Sunday, November 29, 2009


In my dream last night, I was climbing.

It took all the strength I had just to hang on. I was sweating. Trying to catch my breath, my fingers curled, knuckles white. I panted as I reached higher, as my legs pushed frantically on falling footholds.

I wasn't just climbing any old rock. I was climbing an almost vertical mountain of sand.

It's funny to me how the brain works sometimes, especially in dreams. We work so hard in real life to organize our reality, to analyze our thoughts, to put everything in neat, labeled baskets. But dreams defy our attempts to categorize. They often reflect the chaos lurking on the inside - all the loose ends that refuse to be tied up. The insecurities, the fears, the desires, the frustrations all lurk in the deep recesses of our brains, like elusive animals only willing to emerge in the darkness of the night.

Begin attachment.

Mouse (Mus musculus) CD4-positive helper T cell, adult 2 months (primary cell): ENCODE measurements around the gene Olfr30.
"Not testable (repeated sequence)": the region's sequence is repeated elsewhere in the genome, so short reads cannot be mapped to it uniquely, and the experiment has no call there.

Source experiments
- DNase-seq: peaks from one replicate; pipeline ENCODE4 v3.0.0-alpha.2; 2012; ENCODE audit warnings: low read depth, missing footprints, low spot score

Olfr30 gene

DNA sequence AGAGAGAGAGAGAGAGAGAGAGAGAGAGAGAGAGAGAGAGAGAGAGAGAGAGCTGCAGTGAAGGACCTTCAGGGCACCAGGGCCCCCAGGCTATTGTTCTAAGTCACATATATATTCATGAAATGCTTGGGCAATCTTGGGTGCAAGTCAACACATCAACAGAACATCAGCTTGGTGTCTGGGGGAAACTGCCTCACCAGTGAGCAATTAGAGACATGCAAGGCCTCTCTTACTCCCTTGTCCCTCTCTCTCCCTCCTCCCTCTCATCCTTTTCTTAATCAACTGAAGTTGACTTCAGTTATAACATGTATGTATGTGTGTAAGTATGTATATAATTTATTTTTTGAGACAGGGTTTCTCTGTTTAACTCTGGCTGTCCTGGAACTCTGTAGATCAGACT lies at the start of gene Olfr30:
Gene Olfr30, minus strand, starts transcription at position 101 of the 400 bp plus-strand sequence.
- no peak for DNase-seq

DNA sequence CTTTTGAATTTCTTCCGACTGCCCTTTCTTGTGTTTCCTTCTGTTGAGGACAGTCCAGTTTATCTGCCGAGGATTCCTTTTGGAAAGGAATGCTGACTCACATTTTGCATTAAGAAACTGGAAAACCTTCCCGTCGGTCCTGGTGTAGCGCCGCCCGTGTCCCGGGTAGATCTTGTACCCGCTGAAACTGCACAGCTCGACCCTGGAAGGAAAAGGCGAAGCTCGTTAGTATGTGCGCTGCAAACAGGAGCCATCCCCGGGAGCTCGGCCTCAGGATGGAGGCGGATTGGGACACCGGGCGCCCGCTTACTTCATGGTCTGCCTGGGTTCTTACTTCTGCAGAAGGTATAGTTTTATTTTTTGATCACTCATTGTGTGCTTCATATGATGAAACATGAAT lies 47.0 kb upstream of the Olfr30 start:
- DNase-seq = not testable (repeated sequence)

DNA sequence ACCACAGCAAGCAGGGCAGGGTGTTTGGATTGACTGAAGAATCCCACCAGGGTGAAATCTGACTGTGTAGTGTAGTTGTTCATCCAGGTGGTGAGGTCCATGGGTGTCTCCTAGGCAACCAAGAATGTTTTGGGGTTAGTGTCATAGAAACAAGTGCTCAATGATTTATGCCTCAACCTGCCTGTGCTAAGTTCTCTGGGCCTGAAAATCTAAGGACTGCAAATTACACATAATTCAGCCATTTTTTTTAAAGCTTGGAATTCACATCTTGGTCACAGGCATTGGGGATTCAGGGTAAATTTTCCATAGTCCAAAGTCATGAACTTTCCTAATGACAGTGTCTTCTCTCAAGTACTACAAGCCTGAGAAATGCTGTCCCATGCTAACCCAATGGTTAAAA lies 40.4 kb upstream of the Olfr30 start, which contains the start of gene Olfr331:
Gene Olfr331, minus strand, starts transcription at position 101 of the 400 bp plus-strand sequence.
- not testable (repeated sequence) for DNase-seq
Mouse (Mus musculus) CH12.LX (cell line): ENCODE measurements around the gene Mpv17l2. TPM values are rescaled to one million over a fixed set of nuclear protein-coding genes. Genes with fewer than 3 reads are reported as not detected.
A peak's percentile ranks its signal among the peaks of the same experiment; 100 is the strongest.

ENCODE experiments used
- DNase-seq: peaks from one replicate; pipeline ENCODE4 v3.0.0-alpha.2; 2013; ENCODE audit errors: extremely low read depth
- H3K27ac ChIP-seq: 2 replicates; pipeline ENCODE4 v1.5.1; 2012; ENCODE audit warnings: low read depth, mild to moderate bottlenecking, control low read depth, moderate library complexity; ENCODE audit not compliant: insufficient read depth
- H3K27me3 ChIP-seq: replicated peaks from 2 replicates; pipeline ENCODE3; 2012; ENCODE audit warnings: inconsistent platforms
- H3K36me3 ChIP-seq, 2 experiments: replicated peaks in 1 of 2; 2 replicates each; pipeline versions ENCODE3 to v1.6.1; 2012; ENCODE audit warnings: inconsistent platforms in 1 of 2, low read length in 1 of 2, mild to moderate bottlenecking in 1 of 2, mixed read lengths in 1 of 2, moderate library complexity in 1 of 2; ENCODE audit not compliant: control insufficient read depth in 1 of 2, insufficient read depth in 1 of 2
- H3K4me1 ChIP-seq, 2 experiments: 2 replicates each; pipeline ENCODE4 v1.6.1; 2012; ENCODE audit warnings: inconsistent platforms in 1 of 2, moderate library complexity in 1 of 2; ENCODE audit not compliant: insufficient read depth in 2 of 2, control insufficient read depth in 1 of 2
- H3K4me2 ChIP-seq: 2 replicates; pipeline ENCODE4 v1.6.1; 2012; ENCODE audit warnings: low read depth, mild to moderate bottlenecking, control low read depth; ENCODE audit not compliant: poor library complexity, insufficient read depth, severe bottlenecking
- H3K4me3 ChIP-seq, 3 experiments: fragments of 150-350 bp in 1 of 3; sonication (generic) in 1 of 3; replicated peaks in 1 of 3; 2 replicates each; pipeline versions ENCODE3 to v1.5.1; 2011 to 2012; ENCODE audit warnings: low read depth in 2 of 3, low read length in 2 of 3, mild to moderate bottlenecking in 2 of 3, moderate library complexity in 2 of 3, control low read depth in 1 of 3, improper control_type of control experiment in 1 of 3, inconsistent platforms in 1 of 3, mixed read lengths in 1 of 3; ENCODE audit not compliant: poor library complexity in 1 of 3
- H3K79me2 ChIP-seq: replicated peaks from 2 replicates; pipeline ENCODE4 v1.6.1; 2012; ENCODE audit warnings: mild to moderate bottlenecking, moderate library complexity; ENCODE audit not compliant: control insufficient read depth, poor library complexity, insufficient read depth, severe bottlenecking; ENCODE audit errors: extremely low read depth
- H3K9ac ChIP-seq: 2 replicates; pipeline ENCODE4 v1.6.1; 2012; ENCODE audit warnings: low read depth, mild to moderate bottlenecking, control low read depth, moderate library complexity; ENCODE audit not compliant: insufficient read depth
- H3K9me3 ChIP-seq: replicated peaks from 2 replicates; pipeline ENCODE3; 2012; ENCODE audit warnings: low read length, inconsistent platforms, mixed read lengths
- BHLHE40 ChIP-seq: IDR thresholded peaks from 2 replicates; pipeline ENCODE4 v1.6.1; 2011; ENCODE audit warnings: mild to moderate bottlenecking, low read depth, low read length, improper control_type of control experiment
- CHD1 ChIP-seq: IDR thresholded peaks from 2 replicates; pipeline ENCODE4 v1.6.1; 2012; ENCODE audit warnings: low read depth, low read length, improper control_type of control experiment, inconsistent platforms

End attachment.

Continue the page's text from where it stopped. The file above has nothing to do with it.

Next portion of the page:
The funny part about this dream I had was how other people on the sand mountain had somehow climbed right past me. There were those who had reached the summit with ease, while I struggled to keep hanging on. Each time I reached up, my hand slid right back down, and every inch of progress made was an inch lost as the sliding sands gave way. In the dream, every muscle fiber strained to make progress, to move forward, and every ounce of strength was returned null and void as I seemingly went nowhere.

But I just kept trying anyway.